Boston Marathon 2019



We train with a goal. We train with a vision. We train to prepare our minds and muscles for the the grueling physical demands that lie ahead; however, life’s harsh reality is that we cannot thoroughly prepare ourselves for each and every obstacle in our path. All we can do is forge ahead with grit, courage, and determination.

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To preface, this was my third appearance at the Boston Marathon . . . and my first appearance in TEN YEARS! Two babies and a few injuries later, I was excited for my return.


The bulk of an athlete’s race day experience is shaped during training - WEEKS before the event. I felt confident in my training program and approached race day feeling strong and ready, despite a lingering foot injury that flared up around mile 16. In addition to the physical training, I also fueled properly and consistently slept the recommended eight hours.


Race morning began with a 6 AM alarm. I jumped out of bed, performed my pre-race routine, and caught the athlete bus to Hopkinton Athletes’ Village. I arrived with just enough time to wait in line for the port-o-john, walk to the start, make a second stop at the port-o-john (just to be safe!) and stretch.


As I stretched, I could tell that my energy levels felt lower than usual; however, I pushed the mental obstacles aside and prepared myself to compete. The sky was clear, the sun was shining, and I was ready to run.


The start gun signaled my wave’s mass exodus from the corral at 10:55 AM. I started strong, holding a brisk pace for the first several miles; however, the temperature began to climb as I approached mile 8. I developed a certain uneasiness in my stomach, but I pressed onward spending the next two miles trying to diagnose this odd sensation.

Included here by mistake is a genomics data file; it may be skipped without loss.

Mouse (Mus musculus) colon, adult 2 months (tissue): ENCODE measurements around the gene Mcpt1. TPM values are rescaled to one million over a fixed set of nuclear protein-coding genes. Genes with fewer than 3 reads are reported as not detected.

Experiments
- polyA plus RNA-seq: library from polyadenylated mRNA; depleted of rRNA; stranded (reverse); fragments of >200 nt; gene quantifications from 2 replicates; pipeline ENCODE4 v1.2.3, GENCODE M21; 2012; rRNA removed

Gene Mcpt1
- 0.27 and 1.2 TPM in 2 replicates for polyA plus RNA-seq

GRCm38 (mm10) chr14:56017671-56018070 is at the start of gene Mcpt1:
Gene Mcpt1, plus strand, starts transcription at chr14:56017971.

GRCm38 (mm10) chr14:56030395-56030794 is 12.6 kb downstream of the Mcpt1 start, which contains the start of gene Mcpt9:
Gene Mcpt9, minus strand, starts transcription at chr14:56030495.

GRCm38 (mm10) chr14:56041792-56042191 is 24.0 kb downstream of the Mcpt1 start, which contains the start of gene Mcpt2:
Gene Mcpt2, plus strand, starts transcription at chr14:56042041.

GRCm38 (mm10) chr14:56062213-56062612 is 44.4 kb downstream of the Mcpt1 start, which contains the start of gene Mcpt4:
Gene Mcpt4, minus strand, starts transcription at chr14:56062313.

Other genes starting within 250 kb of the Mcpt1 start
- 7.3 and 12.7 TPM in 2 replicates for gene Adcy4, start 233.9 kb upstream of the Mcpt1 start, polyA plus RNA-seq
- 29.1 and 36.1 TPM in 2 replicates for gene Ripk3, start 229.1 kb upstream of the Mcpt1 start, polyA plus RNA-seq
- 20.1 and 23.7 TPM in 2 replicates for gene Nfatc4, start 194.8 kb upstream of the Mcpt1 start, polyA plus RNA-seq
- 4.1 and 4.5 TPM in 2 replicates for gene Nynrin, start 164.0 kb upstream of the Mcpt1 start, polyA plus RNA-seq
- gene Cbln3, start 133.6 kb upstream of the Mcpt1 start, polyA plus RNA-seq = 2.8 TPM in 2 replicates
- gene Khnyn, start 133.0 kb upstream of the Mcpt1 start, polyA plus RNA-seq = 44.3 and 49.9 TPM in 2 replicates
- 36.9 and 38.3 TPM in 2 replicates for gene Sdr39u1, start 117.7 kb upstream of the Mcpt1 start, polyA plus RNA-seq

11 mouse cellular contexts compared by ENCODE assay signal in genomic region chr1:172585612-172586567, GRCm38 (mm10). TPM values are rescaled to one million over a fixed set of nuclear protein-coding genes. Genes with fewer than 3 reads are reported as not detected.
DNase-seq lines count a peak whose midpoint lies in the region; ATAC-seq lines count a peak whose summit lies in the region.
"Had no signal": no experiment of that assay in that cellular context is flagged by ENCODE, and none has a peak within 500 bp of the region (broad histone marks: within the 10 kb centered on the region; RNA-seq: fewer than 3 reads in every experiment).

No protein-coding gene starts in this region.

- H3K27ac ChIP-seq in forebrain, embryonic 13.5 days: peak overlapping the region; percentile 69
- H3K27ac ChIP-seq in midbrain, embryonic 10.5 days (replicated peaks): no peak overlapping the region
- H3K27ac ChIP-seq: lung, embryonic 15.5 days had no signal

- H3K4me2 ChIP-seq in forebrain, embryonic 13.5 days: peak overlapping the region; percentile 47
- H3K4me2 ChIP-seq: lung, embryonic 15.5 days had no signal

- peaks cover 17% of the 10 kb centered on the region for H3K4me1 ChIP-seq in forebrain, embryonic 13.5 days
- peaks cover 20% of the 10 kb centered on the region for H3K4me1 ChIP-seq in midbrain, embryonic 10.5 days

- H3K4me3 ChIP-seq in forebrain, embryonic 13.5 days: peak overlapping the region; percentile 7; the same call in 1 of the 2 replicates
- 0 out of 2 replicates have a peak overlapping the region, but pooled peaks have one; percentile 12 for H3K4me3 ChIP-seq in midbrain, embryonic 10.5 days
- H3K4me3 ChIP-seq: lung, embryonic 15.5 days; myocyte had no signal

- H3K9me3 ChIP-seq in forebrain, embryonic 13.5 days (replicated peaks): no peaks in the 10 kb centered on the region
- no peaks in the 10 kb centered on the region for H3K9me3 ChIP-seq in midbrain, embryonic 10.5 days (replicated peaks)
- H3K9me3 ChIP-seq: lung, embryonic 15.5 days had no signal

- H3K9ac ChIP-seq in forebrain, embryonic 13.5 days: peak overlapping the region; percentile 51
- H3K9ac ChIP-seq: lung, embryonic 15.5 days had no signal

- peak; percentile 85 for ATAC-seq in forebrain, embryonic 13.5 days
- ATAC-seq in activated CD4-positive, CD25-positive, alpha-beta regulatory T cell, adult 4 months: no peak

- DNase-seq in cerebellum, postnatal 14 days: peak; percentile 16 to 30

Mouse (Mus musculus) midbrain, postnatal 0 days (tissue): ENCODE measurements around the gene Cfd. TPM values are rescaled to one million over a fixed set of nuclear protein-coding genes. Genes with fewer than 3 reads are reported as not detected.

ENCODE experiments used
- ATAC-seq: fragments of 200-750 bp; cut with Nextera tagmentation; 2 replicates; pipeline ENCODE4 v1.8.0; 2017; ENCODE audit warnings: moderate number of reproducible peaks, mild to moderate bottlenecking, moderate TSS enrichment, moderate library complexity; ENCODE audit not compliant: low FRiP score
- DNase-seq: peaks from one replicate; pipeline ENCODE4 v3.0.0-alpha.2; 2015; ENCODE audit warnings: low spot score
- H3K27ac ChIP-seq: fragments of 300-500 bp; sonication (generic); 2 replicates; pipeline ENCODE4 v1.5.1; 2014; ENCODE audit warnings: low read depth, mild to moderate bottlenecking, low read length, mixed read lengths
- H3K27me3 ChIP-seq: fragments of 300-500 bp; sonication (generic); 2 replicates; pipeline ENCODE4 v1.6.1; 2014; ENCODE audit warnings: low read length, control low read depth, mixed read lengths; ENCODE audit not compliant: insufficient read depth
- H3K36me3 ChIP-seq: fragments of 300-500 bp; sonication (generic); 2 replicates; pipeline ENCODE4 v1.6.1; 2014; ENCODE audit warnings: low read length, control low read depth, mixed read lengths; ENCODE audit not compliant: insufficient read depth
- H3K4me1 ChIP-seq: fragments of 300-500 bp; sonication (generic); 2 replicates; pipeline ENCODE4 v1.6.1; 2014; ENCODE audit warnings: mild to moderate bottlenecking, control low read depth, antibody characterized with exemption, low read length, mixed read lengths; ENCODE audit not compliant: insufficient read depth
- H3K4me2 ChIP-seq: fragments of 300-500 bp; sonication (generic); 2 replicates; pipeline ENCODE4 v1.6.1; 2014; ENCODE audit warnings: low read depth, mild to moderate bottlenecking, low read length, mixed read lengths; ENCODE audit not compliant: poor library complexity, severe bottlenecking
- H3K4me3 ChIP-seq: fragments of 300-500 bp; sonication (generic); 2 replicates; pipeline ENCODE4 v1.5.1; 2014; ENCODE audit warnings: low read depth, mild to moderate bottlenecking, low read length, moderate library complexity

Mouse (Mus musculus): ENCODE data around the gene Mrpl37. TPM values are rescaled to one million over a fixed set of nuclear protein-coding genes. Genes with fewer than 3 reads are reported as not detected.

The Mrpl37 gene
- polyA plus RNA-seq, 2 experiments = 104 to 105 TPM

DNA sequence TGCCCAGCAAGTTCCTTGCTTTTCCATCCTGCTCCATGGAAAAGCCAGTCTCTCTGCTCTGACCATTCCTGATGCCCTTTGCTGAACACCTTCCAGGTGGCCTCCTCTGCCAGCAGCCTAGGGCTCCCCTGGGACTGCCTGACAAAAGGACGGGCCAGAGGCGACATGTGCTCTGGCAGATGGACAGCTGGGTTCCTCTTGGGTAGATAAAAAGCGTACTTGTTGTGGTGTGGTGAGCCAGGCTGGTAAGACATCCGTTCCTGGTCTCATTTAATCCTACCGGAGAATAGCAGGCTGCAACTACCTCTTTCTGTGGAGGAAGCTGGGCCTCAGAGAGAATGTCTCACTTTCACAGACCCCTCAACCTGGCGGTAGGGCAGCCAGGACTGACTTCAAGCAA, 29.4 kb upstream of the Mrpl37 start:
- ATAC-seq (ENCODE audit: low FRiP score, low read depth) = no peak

I discovered my answer at mile 10. My stomach turned upside down and I began vomiting uncontrollably, which unfortunately did not cease until mile 22. At that point, I felt as if I had nothing left but promised myself that I would finish - whatever it took.


I spent the final 4.2 miles soul searching. I dug DEEP for the strength to finish, and I remain forever grateful for the encouraging words of spectators and athletes around me that day. 4 hours and 24 minutes later, I crossed the finish line.


Boston 2019 was not a PR. In fact, it was my my second slowed marathon EVER. That said, I learned invaluable lessons both for myself and for my clients:

-- You can’t control every circumstance but you CAN control how you prepare and react

-- Physical strength will get you to the start line. Mental strength will get you to the finish line.

-- Challenge yourself. You'll never know what you’re capable of until you prove it to yourself.



#BostonMarathon2019

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